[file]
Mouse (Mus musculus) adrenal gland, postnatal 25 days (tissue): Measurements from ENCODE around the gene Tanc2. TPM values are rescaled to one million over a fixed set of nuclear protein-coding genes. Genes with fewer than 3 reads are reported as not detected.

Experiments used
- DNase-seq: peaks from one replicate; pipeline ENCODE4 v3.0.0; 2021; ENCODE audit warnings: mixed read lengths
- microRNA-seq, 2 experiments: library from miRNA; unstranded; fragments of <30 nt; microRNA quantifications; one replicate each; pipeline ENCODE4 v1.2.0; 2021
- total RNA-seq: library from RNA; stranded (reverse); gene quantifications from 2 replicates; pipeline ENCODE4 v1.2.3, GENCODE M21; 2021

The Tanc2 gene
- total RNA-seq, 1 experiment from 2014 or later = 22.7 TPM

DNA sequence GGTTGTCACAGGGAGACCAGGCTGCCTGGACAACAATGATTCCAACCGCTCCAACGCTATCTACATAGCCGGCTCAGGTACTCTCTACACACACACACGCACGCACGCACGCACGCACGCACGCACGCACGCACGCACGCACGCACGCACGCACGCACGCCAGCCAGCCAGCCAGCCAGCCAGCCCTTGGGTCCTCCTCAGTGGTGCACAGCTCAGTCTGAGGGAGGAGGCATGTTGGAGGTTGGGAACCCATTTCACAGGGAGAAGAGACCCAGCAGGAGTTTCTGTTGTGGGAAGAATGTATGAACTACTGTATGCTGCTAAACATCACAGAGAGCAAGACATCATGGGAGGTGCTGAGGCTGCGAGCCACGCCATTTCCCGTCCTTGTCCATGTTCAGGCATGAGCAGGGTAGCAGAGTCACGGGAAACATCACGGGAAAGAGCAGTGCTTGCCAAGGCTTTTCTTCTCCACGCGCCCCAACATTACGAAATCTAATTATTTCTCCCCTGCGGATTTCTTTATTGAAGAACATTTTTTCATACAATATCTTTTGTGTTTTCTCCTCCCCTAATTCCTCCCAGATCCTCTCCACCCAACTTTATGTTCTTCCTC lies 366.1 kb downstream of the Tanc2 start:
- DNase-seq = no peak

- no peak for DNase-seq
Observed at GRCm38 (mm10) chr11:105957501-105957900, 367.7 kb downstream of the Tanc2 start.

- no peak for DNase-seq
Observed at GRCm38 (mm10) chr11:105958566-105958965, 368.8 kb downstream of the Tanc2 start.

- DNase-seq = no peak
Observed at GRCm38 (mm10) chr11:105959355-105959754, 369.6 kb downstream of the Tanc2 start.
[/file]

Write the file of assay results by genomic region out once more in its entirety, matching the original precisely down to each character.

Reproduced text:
Mouse (Mus musculus) adrenal gland, postnatal 25 days (tissue): Measurements from ENCODE around the gene Tanc2. TPM values are rescaled to one million over a fixed set of nuclear protein-coding genes. Genes with fewer than 3 reads are reported as not detected.

Experiments used
- DNase-seq: peaks from one replicate; pipeline ENCODE4 v3.0.0; 2021; ENCODE audit warnings: mixed read lengths
- microRNA-seq, 2 experiments: library from miRNA; unstranded; fragments of <30 nt; microRNA quantifications; one replicate each; pipeline ENCODE4 v1.2.0; 2021
- total RNA-seq: library from RNA; stranded (reverse); gene quantifications from 2 replicates; pipeline ENCODE4 v1.2.3, GENCODE M21; 2021

The Tanc2 gene
- total RNA-seq, 1 experiment from 2014 or later = 22.7 TPM

DNA sequence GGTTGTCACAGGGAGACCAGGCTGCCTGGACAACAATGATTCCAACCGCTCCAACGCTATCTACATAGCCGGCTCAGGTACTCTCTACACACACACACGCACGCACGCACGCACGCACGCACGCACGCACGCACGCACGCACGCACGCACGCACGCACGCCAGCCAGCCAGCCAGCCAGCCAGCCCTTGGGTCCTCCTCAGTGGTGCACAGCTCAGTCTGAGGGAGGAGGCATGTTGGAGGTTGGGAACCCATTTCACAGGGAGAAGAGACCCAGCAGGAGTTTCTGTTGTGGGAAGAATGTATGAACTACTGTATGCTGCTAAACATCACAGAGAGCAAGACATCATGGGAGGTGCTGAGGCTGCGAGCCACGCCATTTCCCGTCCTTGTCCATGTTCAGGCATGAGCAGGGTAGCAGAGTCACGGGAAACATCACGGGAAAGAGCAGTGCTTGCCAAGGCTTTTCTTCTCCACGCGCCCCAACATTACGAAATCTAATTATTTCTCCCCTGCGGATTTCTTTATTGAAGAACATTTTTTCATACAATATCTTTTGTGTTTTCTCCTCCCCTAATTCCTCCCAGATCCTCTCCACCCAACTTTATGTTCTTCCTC lies 366.1 kb downstream of the Tanc2 start:
- DNase-seq = no peak

- no peak for DNase-seq
Observed at GRCm38 (mm10) chr11:105957501-105957900, 367.7 kb downstream of the Tanc2 start.

- no peak for DNase-seq
Observed at GRCm38 (mm10) chr11:105958566-105958965, 368.8 kb downstream of the Tanc2 start.

- DNase-seq = no peak
Observed at GRCm38 (mm10) chr11:105959355-105959754, 369.6 kb downstream of the Tanc2 start.